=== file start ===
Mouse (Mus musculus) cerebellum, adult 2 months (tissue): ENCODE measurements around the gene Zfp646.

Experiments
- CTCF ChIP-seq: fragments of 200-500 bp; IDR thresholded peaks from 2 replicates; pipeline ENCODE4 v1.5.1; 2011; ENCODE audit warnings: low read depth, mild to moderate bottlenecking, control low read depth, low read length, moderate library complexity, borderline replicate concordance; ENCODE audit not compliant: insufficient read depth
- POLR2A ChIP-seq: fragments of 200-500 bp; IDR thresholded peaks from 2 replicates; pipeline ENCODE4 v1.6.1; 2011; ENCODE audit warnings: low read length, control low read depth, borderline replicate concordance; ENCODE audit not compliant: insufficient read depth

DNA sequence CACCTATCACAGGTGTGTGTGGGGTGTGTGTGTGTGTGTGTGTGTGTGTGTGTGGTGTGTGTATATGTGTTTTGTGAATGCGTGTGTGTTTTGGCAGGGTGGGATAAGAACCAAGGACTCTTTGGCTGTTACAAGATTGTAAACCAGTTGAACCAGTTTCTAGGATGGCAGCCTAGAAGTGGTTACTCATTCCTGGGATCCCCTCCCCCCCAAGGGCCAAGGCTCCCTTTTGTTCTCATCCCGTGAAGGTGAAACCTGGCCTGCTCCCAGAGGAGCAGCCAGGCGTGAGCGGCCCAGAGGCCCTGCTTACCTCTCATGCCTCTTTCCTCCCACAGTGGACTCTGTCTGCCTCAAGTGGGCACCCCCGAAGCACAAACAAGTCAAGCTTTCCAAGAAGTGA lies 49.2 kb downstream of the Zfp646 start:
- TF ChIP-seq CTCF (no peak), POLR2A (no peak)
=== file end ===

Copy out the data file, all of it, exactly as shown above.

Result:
Mouse (Mus musculus) cerebellum, adult 2 months (tissue): ENCODE measurements around the gene Zfp646.

Experiments
- CTCF ChIP-seq: fragments of 200-500 bp; IDR thresholded peaks from 2 replicates; pipeline ENCODE4 v1.5.1; 2011; ENCODE audit warnings: low read depth, mild to moderate bottlenecking, control low read depth, low read length, moderate library complexity, borderline replicate concordance; ENCODE audit not compliant: insufficient read depth
- POLR2A ChIP-seq: fragments of 200-500 bp; IDR thresholded peaks from 2 replicates; pipeline ENCODE4 v1.6.1; 2011; ENCODE audit warnings: low read length, control low read depth, borderline replicate concordance; ENCODE audit not compliant: insufficient read depth

DNA sequence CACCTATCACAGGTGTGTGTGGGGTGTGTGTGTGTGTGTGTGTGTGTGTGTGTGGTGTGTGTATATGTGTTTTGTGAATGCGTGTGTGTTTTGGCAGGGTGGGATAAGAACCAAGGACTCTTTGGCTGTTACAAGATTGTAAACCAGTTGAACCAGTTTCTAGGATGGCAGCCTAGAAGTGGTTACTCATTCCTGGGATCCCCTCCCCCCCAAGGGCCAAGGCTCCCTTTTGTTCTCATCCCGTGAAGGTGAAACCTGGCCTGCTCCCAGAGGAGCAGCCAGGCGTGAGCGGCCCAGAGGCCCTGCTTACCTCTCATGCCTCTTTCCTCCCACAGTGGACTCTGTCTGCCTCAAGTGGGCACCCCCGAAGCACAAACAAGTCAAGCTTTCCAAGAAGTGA lies 49.2 kb downstream of the Zfp646 start:
- TF ChIP-seq CTCF (no peak), POLR2A (no peak)